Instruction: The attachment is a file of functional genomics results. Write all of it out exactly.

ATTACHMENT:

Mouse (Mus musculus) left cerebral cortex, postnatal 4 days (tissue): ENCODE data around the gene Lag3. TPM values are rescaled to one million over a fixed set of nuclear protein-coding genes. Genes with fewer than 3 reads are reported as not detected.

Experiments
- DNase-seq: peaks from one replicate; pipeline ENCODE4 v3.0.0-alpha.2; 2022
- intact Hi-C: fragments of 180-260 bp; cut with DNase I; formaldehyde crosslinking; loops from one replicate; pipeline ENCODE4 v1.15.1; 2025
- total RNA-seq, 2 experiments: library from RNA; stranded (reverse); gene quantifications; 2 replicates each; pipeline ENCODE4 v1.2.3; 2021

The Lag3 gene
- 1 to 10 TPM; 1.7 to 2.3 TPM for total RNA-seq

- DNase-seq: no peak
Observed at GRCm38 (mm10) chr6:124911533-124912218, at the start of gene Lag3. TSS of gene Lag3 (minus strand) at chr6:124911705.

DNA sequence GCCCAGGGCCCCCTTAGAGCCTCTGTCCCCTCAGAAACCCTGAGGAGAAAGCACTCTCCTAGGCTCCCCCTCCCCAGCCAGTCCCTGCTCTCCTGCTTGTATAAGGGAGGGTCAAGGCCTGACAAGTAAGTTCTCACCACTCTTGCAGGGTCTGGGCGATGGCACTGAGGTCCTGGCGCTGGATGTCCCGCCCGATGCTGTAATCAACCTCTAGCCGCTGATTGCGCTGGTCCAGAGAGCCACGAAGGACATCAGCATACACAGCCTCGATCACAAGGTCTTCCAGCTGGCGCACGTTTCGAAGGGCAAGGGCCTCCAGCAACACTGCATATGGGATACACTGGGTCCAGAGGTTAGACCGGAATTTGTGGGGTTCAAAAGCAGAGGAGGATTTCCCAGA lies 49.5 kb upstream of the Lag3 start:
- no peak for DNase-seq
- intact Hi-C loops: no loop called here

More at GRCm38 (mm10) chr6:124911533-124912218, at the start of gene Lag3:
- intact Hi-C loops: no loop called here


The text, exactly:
Mouse (Mus musculus) left cerebral cortex, postnatal 4 days (tissue): ENCODE data around the gene Lag3. TPM values are rescaled to one million over a fixed set of nuclear protein-coding genes. Genes with fewer than 3 reads are reported as not detected.

Experiments
- DNase-seq: peaks from one replicate; pipeline ENCODE4 v3.0.0-alpha.2; 2022
- intact Hi-C: fragments of 180-260 bp; cut with DNase I; formaldehyde crosslinking; loops from one replicate; pipeline ENCODE4 v1.15.1; 2025
- total RNA-seq, 2 experiments: library from RNA; stranded (reverse); gene quantifications; 2 replicates each; pipeline ENCODE4 v1.2.3; 2021

The Lag3 gene
- 1 to 10 TPM; 1.7 to 2.3 TPM for total RNA-seq

- DNase-seq: no peak
Observed at GRCm38 (mm10) chr6:124911533-124912218, at the start of gene Lag3. TSS of gene Lag3 (minus strand) at chr6:124911705.

DNA sequence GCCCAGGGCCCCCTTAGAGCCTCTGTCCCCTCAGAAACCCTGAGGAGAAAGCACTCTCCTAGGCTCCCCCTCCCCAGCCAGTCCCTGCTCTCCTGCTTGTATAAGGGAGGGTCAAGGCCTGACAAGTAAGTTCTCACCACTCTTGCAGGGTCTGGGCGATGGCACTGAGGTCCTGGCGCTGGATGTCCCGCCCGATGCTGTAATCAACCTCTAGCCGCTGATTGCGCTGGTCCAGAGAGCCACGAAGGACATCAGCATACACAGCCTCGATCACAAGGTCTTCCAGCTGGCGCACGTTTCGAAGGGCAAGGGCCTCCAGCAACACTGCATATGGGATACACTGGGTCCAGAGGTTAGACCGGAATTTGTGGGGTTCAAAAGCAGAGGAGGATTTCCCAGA lies 49.5 kb upstream of the Lag3 start:
- no peak for DNase-seq
- intact Hi-C loops: no loop called here

More at GRCm38 (mm10) chr6:124911533-124912218, at the start of gene Lag3:
- intact Hi-C loops: no loop called here